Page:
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Japan to tourists: Get off the 'Golden Route'

Marketing campaigns touting rural Japan to be tailored to each country

Tourists take in what Japanese call "unkai," a sea of clouds, from the top of a Hokkaido mountain. (Hoshino Resort Tomamu)

TOKYO -- In an attempt to lure more foreign tourists to rural areas, Japan's government will start trumpeting its countryside charms in its marketing campaigns in 20 countries and regions.

The countries and regions include China, South Korea, Taiwan, Hong Kong, Thailand, Singapore, Malaysia, Indonesia, the Philippines, Vietnam and India. The U.S. and some European countries are also marketed to.

Japan has been experiencing a tourism boom. Last year, it welcomed 24 million visitors, an increase of 22%. Of the total, over 20 million came from Asia, led by tourists from South Korea, China and Taiwan.

The government aims to lift tourist arrivals to 40 million by 2020 -- and get some of them to venture off the so-called "Golden Route."

Most of the country's foreign tourist attractions are located along this route. The well-trodden path starts in Tokyo, passes by Mount Fuji and then heads down to the Kansai region, where Kyoto is.

Most foreign tourists stay overnight in Tokyo, Osaka or Kyoto, choosing only to pass through rural areas.

"It is indispensable that Japanese tourism implements measures to lure tourists off the Golden Route," said Akihiko Tamura, the Commissioner of the Japan Tourism Agency.

As far as marketing goes, a team will be established to study country-by-country search data to determine what tourists expect to do in Japan.

The government already has an idea in this regard. For instance, trekking, mountaineering and onsen hot-springing are particularly popular among German tourists. So this summer, a marketing campaign will hit Germany touting Hokkaido, Japan's northernmost island, the southern island of Kyushu and other off-the-beaten-path areas.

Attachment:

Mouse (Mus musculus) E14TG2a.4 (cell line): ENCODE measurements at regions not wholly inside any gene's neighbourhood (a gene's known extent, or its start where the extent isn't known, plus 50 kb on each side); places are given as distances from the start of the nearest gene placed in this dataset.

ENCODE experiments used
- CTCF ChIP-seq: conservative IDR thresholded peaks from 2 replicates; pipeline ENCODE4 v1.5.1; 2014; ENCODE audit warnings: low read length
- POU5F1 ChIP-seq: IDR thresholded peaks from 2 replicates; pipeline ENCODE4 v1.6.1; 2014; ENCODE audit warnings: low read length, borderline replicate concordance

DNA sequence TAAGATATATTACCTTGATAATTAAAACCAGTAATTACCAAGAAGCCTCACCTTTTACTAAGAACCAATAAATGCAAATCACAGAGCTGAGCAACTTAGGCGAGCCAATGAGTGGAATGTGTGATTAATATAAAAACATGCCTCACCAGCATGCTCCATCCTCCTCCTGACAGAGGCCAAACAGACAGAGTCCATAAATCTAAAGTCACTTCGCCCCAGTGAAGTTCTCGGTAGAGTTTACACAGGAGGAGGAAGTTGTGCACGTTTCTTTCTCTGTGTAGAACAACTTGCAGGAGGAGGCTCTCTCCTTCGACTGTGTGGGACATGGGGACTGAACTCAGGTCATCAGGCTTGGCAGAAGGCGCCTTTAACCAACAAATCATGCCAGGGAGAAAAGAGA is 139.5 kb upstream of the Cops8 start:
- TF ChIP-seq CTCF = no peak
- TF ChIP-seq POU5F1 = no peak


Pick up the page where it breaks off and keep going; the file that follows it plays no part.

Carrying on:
The government will also start developing travel packages for wealthy Germans.

Reeling in more tourists from the U.S. and Europe is another challenge.

For the first time, the government will set specific goals for the number of annual visitors that come from certain countries and regions. By the end of this year, the Japan National Tourism Organization is to set these goals for the year  2020 and 2030.

The global race to lure foreign tourists is intensifying, and Tamura said it is especially heated when it comes to winning over Chinese tourists.

In the game to draw Chinese tourists, Japan will wield word of mouth. It will go to bloggers who have big followings in China and encourage them to write about the adventures that await in the Japanese countryside.

In addition, the government will begin trying to increase the number of budget flights between China and Japan this summer.

The government will also market theme-based tourism. In October, it will begin exempting foreign tourists from paying liquor and consumption taxes when they buy sake after touring a brewery. The exemptions will be available at about 3,000 sake breweries across Japan.

The number of foreign visitors to Japan in 2016 rose 22%, and annual increases of around 20% are needed if the government is to reach its 2020 goal of 40 million.  

For the government to fulfill its 2030 target of 60 million visitors, it needs to offer potential tourists more experiences than what they can find in Tokyo and Kyoto.


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